George Malcolm, who trained in horticulture, worked as a landscape overseer and officer for the Ministry of Works in the 1940s and 1950s. He successfully advocated for landscape design to be part of government development projects such as highways and hydroelectricity schemes in the 1960s and 1970s.
The creation of a specific qualification was a key moment in the professionalisation of landscape architecture. The first landscape architecture course was a two-year postgraduate diploma taught at Lincoln College (later Lincoln University) by Charlie Challenger in 1969.
Landscape architecture was part of the horticulture programme at Lincoln until 1991, when a stand-alone department was created. In the 2000s four-year landscape architecture degrees were also offered at Unitec (Auckland) and Victoria University of Wellington.
The first New Zealand-qualified landscape architects were ready for work by 1971. Postgraduate courses were accredited by the Australian Institute of Landscape Architects and some New Zealand practitioners became members of that institute. Charlie Challenger was determined that landscape architecture in New Zealand should be recognised as a profession, with an equivalent status to engineers and architects. By 1972 there were enough graduates for a local organisation, and the New Zealand Institute of Landscape Architects (NZILA) was formed the following year. It was separate from the existing New Zealand Association of Landscape Designers, whose members were mainly garden designers and landscape construction contractors.
Landscape architects and landscape designers are differentiated by their qualifications and the scope of their work. Landscape architects must have a degree in landscape architecture, and they primarily work on large-scale projects, though some also do smaller residential commissions. Landscape designers must complete a two-year diploma or one-year course in landscape design, and they typically work on residential and small commercial projects.
NZILA accredits the landscape architecture degrees at Lincoln, Victoria and Unitec, which means these qualifications are recognised nationally and internationally. Graduates can register with the NZILA after they have built up a sufficient body of professional work and pass the registration exam. In 2013 NZILA had 570 members.
In the 1970s and 1980s most landscape architects worked in the public sector, for local and central government departments such as the Ministry of Works and Development, the Department of Lands and Survey and the Forest Service, providing landscape assessment and design services. They contributed to the ‘Think Big’ industrial projects of these decades.
In the 1990s private landscape architecture practices became more prevalent. In the 1980s and 1990s free-market-orientated governments deregulated city planning and disestablished government agencies such as the Ministry of Works, which left landscape architects who had been working in the public service without jobs. Many set up their own practices.
Landscape architects continued to work in local government, but many civic projects are designed by private practitioners who also undertake commercial and domestic commissions. In the 2000s many specialised in urban design and public spaces.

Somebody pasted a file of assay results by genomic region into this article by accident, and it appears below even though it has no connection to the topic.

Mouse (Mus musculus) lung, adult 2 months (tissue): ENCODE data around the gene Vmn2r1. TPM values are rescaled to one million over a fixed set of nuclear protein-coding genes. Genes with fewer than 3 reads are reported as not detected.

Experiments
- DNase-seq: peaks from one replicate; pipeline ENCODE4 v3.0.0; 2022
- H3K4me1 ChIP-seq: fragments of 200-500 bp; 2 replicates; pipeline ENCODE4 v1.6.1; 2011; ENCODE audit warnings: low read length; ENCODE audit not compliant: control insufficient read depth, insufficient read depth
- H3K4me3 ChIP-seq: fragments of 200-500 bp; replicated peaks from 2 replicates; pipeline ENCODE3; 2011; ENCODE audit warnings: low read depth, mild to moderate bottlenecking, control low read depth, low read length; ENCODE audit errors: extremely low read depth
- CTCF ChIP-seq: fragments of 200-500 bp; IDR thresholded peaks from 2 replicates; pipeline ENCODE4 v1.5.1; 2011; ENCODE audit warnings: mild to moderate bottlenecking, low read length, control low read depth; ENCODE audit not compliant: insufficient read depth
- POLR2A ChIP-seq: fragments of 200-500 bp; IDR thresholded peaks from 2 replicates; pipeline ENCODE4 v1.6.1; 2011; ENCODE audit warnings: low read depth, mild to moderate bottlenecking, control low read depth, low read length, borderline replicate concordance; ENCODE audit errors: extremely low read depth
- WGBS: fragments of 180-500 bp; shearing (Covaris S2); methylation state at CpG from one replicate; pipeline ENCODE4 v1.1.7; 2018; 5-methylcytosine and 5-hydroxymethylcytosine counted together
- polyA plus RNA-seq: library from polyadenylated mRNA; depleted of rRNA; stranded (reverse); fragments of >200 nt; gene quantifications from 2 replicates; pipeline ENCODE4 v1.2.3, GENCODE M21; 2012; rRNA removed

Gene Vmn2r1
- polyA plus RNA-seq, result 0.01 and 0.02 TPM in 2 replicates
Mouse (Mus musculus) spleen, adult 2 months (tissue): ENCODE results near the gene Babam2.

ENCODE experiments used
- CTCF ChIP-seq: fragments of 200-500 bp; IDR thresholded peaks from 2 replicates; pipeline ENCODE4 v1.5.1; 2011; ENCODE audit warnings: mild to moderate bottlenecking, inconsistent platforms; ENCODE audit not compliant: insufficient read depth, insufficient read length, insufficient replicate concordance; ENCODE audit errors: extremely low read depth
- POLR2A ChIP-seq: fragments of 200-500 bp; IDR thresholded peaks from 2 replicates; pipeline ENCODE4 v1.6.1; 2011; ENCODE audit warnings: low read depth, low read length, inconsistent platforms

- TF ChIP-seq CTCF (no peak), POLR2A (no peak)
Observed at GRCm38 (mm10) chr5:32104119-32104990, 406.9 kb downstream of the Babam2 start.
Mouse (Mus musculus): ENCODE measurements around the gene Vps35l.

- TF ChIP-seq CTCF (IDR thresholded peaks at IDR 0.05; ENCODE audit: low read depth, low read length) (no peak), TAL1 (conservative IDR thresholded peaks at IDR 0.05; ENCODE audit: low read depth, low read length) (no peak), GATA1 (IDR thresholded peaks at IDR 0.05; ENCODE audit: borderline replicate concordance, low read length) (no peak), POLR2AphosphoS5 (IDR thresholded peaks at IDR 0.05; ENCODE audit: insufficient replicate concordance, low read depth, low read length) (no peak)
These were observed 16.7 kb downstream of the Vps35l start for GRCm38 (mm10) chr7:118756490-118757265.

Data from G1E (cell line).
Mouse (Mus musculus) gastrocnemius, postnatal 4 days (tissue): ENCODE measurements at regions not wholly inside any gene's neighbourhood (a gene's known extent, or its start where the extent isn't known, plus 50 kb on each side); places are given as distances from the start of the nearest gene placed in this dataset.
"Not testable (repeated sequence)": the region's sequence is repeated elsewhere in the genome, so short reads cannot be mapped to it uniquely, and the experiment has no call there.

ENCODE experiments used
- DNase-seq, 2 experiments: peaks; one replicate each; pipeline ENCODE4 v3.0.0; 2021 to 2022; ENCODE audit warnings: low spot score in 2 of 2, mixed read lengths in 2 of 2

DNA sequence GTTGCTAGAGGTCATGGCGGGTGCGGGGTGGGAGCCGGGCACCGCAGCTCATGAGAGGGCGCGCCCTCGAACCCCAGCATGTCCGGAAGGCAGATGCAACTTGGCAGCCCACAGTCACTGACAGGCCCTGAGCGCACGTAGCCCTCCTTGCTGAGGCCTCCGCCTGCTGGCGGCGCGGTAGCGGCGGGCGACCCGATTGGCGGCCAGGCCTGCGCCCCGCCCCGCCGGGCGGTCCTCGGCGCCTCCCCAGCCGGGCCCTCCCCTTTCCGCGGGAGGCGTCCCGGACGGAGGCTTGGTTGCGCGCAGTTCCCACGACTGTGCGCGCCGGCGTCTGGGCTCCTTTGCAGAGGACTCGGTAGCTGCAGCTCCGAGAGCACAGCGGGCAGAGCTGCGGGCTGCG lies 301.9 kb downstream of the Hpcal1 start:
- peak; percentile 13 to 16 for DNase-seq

The creation of Aotea Square, in Auckland’s central business district, was a major civic project that required the expertise of landscape architects. It was completed in 1979 and gave the city its first large public square. Aotea Square was redeveloped between 2008 and 2011 to landscape architect Ted Smyth’s design. Manukau’s Northcrest Plaza was revitalised in 2009 with community gatherings in mind.
Wellington also lacked a large public square and this was remedied in 1992, when Civic Square (designed by architect Ian Athfield) was completed. Another major civic landscape architecture project in Wellington was the creation of Midland Park on Lambton Quay, which was built in 1983.
In the 1990s city waterfronts were transformed from private, commercial spaces to sites of public leisure and recreation. Landscape architects played important roles in the revitalisation of central-city waterfronts in Auckland, Wellington, Tauranga, Napier and Nelson.
Landscape architecture firm Boffa Miskell led the design process for the Christchurch central-city rebuild after the 2011 earthquake.
Environmental concerns have been at the core of landscape architecture since the discipline was professionalised in the 1970s. Under the auspices of government agencies including the Ministry of Works, Department of Lands and Survey and New Zealand Forest Service, landscape architects undertook large landscape assessment studies in the late 1970s and 1980s.
Landscape architects successfully lobbied for the inclusion of the word ‘landscape’ in the Resource Management Act 1991. Under that act local councils have to give consideration to the effect of development on landscapes, and landscape architects have been commissioned to produce landscape studies.
Environmental sustainability underlies many modern civic landscape architecture projects. Water conservation and regionally specific vegetation were important components of Wellington’s Waitangi Park, which was completed in 2006. Native plants predominate in modern projects, which also typically include sculptures and architecturally designed street furniture.
Acknowledgements to Shona McCahon
Adam, John. ‘People, plans and practice.’ Landscape Architecture New Zealand 13 (2012): 42–43.
Adam, John P., and Matthew Bradbury. ‘Fred Tschopp (1905–1980), landscape architect: New Zealand’s first modern practitioner, 1929–1932.’ Landscape Review 8, no. 2 (2003): 43–59.
Bradbury, Matthew, ed. A history of the garden in New Zealand. Auckland: Penguin, 1995.
Francis, Kerry. ‘Learning about landscape: Odo Strewe and the Group.’ In Group architects: towards a New Zealand architecture, edited by Julia Gatley, 184–191. Auckland: Auckland University Press, 2010.
Swaffield, Simon. ‘Landscape assessment in New Zealand: background and current issues.’ Landscape Review 5, no. 1 (1999): 3–16.